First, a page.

2014 Convention Speakers
July 1 – July 5, 2014
See Beautiful Tennessee
Dr. Wen Fang: “Vietnam and Gesneriads – Mystery upon Mystery”
Dr. Wen is currently an associate professor, having received his doctoral degree in ornamental gardens from Beijing Forestry University in 2008. Dr. Wen has been involved in exploring plant systems, animal and plant coevolution, taxonomy and cooperative coevolution, as well as ornamental horticulture. He has published twenty papers in academic journals. Currently he teaches, hunts for plants, and manages the propagation house at the newly created Gesneriad Conservation Center of China. Dr. Wen has been responsible for leading numerous exploratory trips, and in the process exposing many other people to the wonder of the bio-diverse ecosystems of South China and Vietnam.
Vietnam is where Dr. Wen will be taking us with his presentation. He promises that numerous new gesneriads will be introduced to us during this program, not difficult to imagine with so much still being seen for the first time in this largely botanically unexplored country. He has no doubt that still more rare and beautiful taxa are yet to be discovered in this area. Dr. Wen points out that the center for Primulina stretches from South China through North Vietnam, with many species still new to science. What a deal, to be invited along on a gesneriad hunting trip into Vietnam!
We also will be very fortunate to have Dr. Wen report on the latest activities with the Gesneriad Conservation Center of China (GCCC) as part of this convention’s conservation meeting. This overview is an added bonus for having Dr. Wen as one of our speakers.
Marcela Mora: “Why Most Paradrymonia and Nautilocalyx Species Must Change Their Names”
For Marcela, who grew up in Colombia, one of the world’s most bio-diverse countries, pursuing a career in biology seems very natural. Both her undergraduate studies and her graduate studies thus far have served to further encourage her interest in tropical botany. Before coming on board at the University of Alabama in 2007, in addition to her academics Marcela had contributed to systematics projects with the Araceae (the aroid family), working with the Missouri Botanical Garden and the Royal Botanical Garden. She has described new species in Araceae and Gesneriaceae in Colombia, Ecuador, and Peru.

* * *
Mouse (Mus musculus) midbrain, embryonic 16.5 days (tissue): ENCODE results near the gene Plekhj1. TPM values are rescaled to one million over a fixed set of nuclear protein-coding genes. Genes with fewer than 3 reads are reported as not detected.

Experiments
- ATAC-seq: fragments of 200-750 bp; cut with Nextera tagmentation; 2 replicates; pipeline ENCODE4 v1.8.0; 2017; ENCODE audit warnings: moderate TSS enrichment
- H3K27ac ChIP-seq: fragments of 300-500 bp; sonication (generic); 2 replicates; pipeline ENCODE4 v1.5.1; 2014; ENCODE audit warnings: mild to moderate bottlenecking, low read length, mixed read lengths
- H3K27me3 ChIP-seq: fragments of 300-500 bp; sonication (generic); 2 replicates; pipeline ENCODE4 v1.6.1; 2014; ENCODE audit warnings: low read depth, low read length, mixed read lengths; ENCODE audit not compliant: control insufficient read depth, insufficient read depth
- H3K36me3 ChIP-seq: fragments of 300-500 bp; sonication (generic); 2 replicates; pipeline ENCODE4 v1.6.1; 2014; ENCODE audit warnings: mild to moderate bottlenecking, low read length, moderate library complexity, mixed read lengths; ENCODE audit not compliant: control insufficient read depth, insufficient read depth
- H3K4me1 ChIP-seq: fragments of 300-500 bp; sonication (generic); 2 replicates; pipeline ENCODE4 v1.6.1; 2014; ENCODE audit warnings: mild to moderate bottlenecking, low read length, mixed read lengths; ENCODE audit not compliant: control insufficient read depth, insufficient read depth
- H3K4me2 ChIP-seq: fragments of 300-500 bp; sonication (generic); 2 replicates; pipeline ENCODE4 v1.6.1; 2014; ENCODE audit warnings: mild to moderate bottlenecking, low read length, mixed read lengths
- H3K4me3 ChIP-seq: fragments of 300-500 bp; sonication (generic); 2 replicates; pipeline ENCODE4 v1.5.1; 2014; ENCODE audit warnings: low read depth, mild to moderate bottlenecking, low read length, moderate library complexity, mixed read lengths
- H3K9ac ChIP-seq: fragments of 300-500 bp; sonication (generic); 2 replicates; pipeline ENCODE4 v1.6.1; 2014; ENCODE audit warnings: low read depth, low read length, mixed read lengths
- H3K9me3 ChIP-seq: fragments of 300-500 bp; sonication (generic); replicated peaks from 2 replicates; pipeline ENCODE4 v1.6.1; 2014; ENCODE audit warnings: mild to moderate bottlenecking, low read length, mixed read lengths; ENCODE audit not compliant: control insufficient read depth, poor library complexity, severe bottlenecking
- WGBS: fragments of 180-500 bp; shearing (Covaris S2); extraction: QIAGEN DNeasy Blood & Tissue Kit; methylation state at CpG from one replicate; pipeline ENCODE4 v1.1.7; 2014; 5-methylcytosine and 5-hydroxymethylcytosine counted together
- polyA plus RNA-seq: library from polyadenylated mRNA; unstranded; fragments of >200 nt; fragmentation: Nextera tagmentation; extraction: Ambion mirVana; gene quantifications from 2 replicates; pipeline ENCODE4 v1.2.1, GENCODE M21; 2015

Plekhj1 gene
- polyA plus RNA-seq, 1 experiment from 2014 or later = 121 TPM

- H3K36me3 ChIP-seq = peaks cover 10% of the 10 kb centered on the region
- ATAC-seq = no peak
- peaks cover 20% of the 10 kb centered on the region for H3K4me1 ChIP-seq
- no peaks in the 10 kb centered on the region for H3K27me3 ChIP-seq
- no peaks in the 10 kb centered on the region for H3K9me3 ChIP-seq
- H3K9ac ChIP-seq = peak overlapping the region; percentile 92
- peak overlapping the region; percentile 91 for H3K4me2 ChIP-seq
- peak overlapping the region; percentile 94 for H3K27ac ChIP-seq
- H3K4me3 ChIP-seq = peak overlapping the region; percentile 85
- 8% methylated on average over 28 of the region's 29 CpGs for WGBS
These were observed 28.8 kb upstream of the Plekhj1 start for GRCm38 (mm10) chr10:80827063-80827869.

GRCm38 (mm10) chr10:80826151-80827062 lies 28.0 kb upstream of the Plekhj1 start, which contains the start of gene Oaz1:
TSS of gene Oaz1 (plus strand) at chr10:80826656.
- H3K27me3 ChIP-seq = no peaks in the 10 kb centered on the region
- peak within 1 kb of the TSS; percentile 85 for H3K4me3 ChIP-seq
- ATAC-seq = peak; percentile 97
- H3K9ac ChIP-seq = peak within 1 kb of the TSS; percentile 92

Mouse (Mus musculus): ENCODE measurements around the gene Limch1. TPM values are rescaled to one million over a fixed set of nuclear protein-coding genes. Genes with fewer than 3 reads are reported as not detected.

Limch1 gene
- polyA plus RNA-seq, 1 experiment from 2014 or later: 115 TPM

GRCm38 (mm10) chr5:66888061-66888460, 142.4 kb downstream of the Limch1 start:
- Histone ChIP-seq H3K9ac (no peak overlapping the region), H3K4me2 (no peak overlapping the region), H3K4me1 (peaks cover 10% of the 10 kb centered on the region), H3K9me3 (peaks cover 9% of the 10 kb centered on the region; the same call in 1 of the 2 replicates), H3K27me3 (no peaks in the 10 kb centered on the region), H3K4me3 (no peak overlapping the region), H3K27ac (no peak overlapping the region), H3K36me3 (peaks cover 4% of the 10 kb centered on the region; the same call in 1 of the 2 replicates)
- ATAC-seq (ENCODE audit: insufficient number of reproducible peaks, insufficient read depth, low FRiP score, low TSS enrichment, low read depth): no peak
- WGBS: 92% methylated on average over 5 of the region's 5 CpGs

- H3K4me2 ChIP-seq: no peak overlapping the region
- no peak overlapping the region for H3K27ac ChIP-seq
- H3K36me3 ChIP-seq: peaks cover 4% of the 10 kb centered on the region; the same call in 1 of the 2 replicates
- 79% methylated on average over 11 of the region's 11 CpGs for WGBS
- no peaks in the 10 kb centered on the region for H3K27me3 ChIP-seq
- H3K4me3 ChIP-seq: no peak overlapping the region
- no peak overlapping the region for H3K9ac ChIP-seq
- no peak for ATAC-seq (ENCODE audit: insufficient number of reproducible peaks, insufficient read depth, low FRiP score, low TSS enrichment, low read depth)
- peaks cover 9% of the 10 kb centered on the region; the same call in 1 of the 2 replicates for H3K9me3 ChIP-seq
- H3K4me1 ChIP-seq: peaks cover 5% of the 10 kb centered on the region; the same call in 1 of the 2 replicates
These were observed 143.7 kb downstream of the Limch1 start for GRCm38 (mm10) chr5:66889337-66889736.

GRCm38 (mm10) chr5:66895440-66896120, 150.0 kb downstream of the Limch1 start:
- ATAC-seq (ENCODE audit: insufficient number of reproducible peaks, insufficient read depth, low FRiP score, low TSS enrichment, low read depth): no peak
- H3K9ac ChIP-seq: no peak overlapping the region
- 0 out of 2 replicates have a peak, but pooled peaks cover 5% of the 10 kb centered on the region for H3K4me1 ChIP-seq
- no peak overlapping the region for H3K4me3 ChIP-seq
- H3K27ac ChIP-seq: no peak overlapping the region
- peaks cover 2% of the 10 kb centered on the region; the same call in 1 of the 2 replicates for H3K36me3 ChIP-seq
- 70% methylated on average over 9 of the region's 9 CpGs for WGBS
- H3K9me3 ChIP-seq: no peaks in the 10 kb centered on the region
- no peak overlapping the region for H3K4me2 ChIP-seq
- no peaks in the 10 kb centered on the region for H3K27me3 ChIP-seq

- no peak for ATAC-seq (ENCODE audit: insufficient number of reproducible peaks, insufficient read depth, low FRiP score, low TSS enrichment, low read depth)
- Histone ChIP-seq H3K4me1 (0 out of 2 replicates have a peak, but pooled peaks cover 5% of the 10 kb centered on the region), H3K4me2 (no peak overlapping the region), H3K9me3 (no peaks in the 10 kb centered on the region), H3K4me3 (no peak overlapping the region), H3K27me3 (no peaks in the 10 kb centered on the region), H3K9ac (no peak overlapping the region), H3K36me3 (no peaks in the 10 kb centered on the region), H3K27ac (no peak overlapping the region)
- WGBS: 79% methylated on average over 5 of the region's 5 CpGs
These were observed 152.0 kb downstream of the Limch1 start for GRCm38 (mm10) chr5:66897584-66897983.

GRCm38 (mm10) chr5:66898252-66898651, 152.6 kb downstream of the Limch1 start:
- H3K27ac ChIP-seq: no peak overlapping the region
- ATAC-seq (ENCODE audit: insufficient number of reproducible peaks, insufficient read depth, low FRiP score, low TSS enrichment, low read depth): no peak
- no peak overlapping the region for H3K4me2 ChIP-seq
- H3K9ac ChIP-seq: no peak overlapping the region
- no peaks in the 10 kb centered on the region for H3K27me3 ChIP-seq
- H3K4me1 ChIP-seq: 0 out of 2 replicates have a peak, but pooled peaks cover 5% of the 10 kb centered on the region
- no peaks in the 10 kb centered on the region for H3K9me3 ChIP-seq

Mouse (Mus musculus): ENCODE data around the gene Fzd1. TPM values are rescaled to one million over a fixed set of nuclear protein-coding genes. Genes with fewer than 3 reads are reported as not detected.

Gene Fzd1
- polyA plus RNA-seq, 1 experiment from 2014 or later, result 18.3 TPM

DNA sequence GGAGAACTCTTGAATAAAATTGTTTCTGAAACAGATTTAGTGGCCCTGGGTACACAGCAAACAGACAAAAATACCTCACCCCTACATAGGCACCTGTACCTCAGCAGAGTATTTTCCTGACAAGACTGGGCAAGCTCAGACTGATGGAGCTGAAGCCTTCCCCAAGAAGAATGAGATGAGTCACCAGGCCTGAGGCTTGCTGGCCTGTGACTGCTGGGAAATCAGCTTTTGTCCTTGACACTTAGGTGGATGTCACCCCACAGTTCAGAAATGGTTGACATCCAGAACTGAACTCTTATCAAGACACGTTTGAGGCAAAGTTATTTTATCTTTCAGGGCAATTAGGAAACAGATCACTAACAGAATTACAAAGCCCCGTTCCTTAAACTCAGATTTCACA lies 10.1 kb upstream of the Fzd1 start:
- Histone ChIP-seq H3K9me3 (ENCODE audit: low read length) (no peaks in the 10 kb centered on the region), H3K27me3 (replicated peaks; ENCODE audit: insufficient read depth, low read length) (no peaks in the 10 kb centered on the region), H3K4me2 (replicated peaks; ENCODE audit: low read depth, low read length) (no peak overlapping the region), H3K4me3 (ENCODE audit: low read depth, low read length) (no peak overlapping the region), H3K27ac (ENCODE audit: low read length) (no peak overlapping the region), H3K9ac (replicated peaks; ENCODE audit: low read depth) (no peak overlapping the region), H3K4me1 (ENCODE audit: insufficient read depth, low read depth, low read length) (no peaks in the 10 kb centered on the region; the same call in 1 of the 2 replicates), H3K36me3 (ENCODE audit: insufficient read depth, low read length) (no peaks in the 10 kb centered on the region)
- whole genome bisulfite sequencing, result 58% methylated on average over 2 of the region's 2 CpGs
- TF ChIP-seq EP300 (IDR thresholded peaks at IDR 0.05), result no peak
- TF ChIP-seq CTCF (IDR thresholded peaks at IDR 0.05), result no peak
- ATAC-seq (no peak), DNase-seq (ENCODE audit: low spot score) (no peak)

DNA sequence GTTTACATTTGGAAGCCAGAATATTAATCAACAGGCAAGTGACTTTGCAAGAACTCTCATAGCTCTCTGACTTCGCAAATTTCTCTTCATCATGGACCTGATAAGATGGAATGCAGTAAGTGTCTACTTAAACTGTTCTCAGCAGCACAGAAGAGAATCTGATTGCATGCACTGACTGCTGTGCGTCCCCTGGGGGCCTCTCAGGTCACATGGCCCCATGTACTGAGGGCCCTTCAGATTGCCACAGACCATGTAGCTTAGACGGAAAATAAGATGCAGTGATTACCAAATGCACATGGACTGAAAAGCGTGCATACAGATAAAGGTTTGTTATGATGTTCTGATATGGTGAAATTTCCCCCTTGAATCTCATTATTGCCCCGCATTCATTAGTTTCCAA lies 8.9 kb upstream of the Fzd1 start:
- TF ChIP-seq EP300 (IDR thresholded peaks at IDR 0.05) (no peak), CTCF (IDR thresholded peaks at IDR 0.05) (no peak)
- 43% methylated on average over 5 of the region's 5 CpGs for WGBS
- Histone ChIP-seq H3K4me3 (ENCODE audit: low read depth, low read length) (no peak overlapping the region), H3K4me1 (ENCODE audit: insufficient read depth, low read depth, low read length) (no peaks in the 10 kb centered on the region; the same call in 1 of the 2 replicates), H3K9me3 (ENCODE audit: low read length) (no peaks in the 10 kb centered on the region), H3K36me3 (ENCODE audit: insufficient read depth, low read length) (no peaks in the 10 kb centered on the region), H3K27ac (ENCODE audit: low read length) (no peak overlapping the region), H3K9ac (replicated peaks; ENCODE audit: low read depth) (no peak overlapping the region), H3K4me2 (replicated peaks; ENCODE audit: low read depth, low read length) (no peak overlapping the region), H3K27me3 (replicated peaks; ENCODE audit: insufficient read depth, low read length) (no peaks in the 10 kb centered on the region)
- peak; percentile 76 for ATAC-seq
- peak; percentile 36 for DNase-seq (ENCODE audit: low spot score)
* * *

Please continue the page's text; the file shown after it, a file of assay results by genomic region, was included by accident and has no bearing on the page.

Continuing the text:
Now under the direction of Dr. John L. Clark, Marcela is a doctoral candidate in the Ecology, Evolution and Systematics Program in the Department of Biological Sciences at the University of Alabama. Her research has focused on classification, evolution, and biogeography of the tribe Episcieae with emphasis on the genus Paradrymonia. As part of her dissertation she re-circumscribed Paradrymonia and resurrected the genera Centrosolenia and Trichodrymonia based on molecular and morphological data. On a different track she is also looking into some of the species relationships and possible new species in the genus Nautilocalyx. While the latter genus is more frequently seen in collections than the former, both genera are a bit more towards the less-often-grown end of the Neotropical genera for many growers. Hence, the title of Marcela’s talk will likely not stir up the major concerns it might with any of a half dozen more popularly grown genera. However both these genera include some exciting and dramatic species, images of which will be part of her presentation.